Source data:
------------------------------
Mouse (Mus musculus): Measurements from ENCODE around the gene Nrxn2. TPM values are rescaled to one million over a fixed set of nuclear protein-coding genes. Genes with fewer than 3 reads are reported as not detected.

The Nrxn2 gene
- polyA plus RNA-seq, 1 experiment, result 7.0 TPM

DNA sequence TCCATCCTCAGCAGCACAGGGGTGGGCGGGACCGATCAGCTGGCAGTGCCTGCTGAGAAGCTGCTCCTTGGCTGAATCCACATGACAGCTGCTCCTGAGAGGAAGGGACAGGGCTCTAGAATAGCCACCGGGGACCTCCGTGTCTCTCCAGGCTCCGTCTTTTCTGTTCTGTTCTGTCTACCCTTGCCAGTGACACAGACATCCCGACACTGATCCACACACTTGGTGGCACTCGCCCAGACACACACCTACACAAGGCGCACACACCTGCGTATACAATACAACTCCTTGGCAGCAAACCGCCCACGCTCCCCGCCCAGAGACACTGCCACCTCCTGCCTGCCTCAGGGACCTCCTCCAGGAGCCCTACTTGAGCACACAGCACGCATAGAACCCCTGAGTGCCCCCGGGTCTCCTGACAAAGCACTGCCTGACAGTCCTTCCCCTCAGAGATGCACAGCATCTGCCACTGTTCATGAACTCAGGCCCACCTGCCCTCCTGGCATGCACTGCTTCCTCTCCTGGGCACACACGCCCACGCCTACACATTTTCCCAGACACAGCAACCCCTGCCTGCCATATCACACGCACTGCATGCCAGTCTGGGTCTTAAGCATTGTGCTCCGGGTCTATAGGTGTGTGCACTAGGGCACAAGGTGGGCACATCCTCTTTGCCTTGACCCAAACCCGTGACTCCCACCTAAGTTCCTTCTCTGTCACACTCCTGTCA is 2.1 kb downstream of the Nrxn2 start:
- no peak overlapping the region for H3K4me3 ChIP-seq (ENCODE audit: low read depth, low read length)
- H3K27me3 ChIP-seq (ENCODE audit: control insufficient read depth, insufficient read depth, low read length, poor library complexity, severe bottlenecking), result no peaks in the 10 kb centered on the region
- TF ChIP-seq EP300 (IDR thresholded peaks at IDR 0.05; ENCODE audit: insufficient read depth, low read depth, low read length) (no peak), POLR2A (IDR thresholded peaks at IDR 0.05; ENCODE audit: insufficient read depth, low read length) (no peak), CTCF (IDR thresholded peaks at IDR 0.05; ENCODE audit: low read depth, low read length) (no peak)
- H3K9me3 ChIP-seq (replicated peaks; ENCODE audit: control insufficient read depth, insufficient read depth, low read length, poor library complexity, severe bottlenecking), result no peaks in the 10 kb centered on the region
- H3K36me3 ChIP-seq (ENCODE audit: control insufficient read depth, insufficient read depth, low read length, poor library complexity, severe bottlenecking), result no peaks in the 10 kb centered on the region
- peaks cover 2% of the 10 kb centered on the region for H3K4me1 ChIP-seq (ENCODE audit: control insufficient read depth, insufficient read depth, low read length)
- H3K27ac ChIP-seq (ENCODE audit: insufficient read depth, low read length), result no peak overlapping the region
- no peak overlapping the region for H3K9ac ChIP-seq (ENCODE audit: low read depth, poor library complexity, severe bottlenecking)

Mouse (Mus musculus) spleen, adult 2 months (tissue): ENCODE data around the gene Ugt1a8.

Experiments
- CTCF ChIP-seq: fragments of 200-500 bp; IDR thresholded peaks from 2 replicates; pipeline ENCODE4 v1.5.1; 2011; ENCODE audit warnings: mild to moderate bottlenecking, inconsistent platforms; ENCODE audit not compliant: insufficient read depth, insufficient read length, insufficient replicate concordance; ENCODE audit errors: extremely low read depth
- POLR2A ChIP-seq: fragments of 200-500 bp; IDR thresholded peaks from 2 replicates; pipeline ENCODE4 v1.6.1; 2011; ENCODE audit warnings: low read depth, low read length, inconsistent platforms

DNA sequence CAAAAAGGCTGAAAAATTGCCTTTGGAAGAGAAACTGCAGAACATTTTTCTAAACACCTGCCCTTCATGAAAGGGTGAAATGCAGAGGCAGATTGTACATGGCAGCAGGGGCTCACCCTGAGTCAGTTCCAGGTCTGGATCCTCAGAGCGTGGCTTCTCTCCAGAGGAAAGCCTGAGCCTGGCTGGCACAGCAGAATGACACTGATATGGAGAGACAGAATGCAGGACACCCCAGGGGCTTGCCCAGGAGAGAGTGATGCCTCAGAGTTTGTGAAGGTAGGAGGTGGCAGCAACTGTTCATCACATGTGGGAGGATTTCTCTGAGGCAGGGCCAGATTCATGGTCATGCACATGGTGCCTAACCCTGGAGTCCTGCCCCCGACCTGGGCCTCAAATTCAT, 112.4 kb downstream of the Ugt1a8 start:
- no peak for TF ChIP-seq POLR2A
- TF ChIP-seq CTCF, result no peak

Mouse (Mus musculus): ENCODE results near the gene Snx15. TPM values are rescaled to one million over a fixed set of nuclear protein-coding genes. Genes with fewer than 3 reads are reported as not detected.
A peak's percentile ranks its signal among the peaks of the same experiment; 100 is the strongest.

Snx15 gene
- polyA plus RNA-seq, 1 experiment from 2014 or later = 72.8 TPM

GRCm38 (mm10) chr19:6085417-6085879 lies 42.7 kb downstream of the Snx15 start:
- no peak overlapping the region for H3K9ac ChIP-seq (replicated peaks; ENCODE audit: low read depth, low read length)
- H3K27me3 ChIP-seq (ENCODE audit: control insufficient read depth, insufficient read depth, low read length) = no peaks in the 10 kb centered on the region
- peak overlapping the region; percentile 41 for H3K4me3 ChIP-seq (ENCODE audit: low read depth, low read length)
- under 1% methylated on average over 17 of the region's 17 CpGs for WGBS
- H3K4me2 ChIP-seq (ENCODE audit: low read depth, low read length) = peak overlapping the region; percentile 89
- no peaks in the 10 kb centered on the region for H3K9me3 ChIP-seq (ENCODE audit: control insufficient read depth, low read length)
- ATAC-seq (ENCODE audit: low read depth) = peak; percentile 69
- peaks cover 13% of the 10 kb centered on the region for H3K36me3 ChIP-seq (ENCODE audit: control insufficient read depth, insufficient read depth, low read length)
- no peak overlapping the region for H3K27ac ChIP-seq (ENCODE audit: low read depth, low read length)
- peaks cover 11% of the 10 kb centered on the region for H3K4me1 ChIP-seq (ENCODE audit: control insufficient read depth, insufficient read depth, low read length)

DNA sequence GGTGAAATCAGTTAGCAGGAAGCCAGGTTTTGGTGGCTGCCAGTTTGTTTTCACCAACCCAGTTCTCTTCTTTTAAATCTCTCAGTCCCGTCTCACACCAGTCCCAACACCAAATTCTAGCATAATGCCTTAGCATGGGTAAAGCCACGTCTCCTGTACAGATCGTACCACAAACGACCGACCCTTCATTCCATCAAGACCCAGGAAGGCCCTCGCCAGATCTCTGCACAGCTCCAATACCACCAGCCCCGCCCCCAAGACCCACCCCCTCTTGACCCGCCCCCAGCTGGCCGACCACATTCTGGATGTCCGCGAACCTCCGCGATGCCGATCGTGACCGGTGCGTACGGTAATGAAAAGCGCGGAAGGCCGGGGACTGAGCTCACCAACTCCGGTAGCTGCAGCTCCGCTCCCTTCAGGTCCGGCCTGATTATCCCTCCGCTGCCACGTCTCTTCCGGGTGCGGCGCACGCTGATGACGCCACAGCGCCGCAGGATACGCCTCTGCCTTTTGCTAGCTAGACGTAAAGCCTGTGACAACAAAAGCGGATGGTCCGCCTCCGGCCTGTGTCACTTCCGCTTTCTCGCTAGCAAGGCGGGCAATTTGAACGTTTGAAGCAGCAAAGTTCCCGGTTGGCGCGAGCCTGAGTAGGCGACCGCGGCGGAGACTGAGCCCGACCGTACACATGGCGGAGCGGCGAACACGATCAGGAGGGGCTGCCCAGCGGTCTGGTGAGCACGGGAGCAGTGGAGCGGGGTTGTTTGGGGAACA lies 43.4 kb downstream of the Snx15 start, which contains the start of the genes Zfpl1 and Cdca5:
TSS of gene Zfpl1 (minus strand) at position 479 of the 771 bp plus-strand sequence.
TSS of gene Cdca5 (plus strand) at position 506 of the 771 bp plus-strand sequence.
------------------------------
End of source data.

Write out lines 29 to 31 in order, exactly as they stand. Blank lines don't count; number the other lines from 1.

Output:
- H3K4me2 ChIP-seq (ENCODE audit: low read depth, low read length) = peak overlapping the region; percentile 89
- no peaks in the 10 kb centered on the region for H3K9me3 ChIP-seq (ENCODE audit: control insufficient read depth, low read length)
- ATAC-seq (ENCODE audit: low read depth) = peak; percentile 69